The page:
Also, we had a memorial concert for one of my teachers who passed away mid-year and the brass all stood to play 'Fanfare for the Common Man.' Even though it had been several months, I was bawling my eyes out at the sight of it.

September 9, 2008 at 03:31 AM · Hatikvah

September 9, 2008 at 04:26 AM · 1st movement of the Telemann Viola Concerto in G

Vivaldi's Stabat Mater, first movement

September 9, 2008 at 05:19 AM · certain videos of amateurs who take themselves seriously on youtube make me cry , but for different reasons...

September 9, 2008 at 06:52 AM · Well, Puff is imaginary: a boy who grows up and leaves his childhood friends behind. I suppose the kid in each of us feels a tug. Certainly, I miss many things, places, people of my childhood.

Old Shep make me sad because of Elvis. To this day I feel sorry for him, for the way he was used and abused by people. He had money, for the times, but no true happiness.

As an adult, the song that makes me the most melancholy is Danny Boy, sung by Mario Lanza. Mario, too, was troubled, yet had what some say is the best voice ever. Nobody can sing DB the way Mario did. His fantastic voice transcends even the lousy recording technology used in the '50s.

Mario's quality, and the lyrics by a father concerned for his son, always brings a lump in my throat: especially now that my own father passed away 30 yrs ago, and I have my own lovely daughter. "for I'll be here in sunshine or in shadow" for her.

sad or happy, what sort of world would we have without music?

September 9, 2008 at 11:46 AM · Joan Scarlatescu's Bagatelle played by Neveu !

September 9, 2008 at 06:53 PM · Surprised...not one mention of Mozart!! I would go for several of his strings quartets and Quintets, , His last symphonies, piano concertos (KV 482 to name one),Divertimento for string trio and, above all, the "Great C minor mass" sung by Arleen Auger..

And then, hardly one vote for Schubert chamber music or last piano sonatas???? Ah, and what about Schumann's 2nd symphony, 3rd movt?? There's a short excerpt of Bernstein rehearsing it with the Pacific S.O. on you tube, or else try to find the recording conducted by Celibidache in Stuttgart(and as long as you are with him, why not listen to his Bruckner symphonies, especially the adagio of the VIIIth.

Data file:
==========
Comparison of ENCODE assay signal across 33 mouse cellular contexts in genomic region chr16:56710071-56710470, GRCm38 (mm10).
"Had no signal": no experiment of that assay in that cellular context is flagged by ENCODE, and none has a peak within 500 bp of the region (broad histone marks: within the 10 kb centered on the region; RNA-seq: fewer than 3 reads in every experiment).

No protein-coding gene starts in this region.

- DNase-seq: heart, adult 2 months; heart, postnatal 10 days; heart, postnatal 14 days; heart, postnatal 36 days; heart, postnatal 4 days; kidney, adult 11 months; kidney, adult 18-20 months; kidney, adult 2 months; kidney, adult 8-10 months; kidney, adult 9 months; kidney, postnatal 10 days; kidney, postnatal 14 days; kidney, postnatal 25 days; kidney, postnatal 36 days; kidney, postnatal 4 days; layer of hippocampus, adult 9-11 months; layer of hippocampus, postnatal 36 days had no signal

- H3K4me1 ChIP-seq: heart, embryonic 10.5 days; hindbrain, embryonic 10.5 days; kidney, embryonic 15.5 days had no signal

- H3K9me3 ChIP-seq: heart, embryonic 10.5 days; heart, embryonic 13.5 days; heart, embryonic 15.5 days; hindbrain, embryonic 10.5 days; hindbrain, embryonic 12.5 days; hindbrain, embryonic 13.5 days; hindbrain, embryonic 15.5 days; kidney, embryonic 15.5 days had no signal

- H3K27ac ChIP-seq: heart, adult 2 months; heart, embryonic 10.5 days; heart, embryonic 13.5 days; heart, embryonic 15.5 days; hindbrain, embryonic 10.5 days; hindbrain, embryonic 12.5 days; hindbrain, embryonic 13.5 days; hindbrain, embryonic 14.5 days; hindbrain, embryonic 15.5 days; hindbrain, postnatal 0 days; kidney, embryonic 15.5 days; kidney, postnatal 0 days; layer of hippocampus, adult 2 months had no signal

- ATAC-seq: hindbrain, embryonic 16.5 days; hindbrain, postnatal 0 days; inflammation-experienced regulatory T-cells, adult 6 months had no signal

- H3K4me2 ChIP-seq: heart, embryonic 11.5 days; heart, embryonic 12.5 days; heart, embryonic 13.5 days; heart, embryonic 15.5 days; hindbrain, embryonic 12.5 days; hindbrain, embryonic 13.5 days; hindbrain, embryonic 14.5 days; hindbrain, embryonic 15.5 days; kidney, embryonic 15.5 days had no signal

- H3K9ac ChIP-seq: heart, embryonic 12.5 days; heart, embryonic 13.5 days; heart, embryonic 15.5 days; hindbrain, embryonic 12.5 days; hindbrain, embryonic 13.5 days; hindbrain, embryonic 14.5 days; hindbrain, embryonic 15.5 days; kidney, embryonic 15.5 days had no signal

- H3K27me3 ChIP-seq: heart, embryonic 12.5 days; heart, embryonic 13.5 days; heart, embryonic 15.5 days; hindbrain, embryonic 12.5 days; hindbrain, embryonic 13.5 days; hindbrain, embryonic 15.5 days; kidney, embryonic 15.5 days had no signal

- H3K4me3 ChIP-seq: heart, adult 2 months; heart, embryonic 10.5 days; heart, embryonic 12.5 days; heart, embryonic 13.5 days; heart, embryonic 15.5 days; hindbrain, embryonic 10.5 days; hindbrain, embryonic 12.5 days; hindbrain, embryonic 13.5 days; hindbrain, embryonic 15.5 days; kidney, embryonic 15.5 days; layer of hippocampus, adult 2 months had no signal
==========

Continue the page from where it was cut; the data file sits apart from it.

Back to the violin...so much to choose from. Let's start with the first mvt of Tartini's devil's trills with Milstein!! Kreisler playing his own transcription of Rimsky's Sadko (chanson indoue)...and many more

September 9, 2008 at 07:12 PM · As a true lover of the electric guitar I must mention these pieces

Uli Jon Roth: I´m A River, Starlight

Steve Vai: Windows to the soul

Marty Friedman, Jason Becker: Jewel (in particular if you know the destiny of Jason Becker one of the most talented guitarists of all time)

Classical pieces: Swan Theme from Swan Lake by Tchaikowsky is amazing

September 9, 2008 at 09:28 PM · I agree with Amy!

I just recently lost a job that I loved, about the same time I discovered David Oistrakh's Sibelius. I spent a few weeks crying my eyes out to his gorgeous violin solos.

*Snif*

September 9, 2008 at 09:44 PM · 2nd mvmt. of Brahms 4th Symphony...I think I'm going to play it in the car on the way home from work... :)

September 10, 2008 at 12:09 AM · Wagner's Tannhauser overture gets me every time darn it.

oh, and Ciaccona from Bach Partita 2 for Violin - of course!

September 10, 2008 at 02:23 AM · -Theme from Schindler's List

-Moon River

-All Rachmaninoff piano

September 10, 2008 at 09:04 AM · It would be interesting to see what these pieces have in common, harmonically, melodically, or even timbrally.

I know there are certain harmonic changes that always bring a tear to my eye, for example when a repeated phrase has a major chord the first time, and a minor off the same root the second time Also certain uses of suspensions move me.

In timing, a slight hesitation before hitting a note, or playing just behind the beat can do it. And there is that "will he make it?" feeling that comes with some voices, the choir boy sound in an older voice, that slight strain, coupled with accuracy, and delicacy of sound.

John Sloboda did such a study of affect and musical characteristics.

gc

September 10, 2008 at 06:50 PM · Any version of Taps or Amazing Grace. Been to too many funerals, I guess.

September 10, 2008 at 07:08 PM · "Marty Friedman, Jason Becker: Jewel (in particular if you know the destiny of Jason Becker one of the most talented guitarists of all time)"

That's a beautiful little piece. I've pulled out Dragon's Kiss on a regular basis for listening ever since it was released--the whole thing is great.

Anyway, some tunes that make me cry--

The final movement of Respighi's Pines of Rome never fails to get me going.

Finale to Sibelius Symphony No. 2

Fourth movement of Bruckner Sym. 5

Slow movement of Mahler Sym. 4

John Tavener--Tears of the Angels

Dvorak cello concerto--when I heard Yo Yo Ma play it with Chicago it moved me to tears, but I'm not a Dvorak fan in general.

Poe--If You Were Here

Yes--Holy Lamb

I'm sure there are a couple of others.